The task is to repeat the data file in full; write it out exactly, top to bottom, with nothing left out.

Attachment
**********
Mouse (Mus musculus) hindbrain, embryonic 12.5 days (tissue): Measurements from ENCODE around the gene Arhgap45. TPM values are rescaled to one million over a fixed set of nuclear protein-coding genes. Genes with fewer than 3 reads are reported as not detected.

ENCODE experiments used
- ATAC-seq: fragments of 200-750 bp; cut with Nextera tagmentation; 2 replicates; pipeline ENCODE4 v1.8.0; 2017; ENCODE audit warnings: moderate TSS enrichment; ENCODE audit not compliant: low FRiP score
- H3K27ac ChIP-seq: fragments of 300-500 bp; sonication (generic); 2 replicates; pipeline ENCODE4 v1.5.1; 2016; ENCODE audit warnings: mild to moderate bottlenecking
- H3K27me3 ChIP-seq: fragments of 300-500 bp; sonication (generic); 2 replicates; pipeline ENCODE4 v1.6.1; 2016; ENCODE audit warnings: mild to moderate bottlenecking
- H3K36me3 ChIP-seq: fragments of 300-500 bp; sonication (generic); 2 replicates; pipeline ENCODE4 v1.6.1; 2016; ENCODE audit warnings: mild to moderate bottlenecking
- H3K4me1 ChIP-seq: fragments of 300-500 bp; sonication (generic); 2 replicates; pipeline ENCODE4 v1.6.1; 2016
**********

Mouse (Mus musculus) hindbrain, embryonic 12.5 days (tissue): Measurements from ENCODE around the gene Arhgap45. TPM values are rescaled to one million over a fixed set of nuclear protein-coding genes. Genes with fewer than 3 reads are reported as not detected.

ENCODE experiments used
- ATAC-seq: fragments of 200-750 bp; cut with Nextera tagmentation; 2 replicates; pipeline ENCODE4 v1.8.0; 2017; ENCODE audit warnings: moderate TSS enrichment; ENCODE audit not compliant: low FRiP score
- H3K27ac ChIP-seq: fragments of 300-500 bp; sonication (generic); 2 replicates; pipeline ENCODE4 v1.5.1; 2016; ENCODE audit warnings: mild to moderate bottlenecking
- H3K27me3 ChIP-seq: fragments of 300-500 bp; sonication (generic); 2 replicates; pipeline ENCODE4 v1.6.1; 2016; ENCODE audit warnings: mild to moderate bottlenecking
- H3K36me3 ChIP-seq: fragments of 300-500 bp; sonication (generic); 2 replicates; pipeline ENCODE4 v1.6.1; 2016; ENCODE audit warnings: mild to moderate bottlenecking
- H3K4me1 ChIP-seq: fragments of 300-500 bp; sonication (generic); 2 replicates; pipeline ENCODE4 v1.6.1; 2016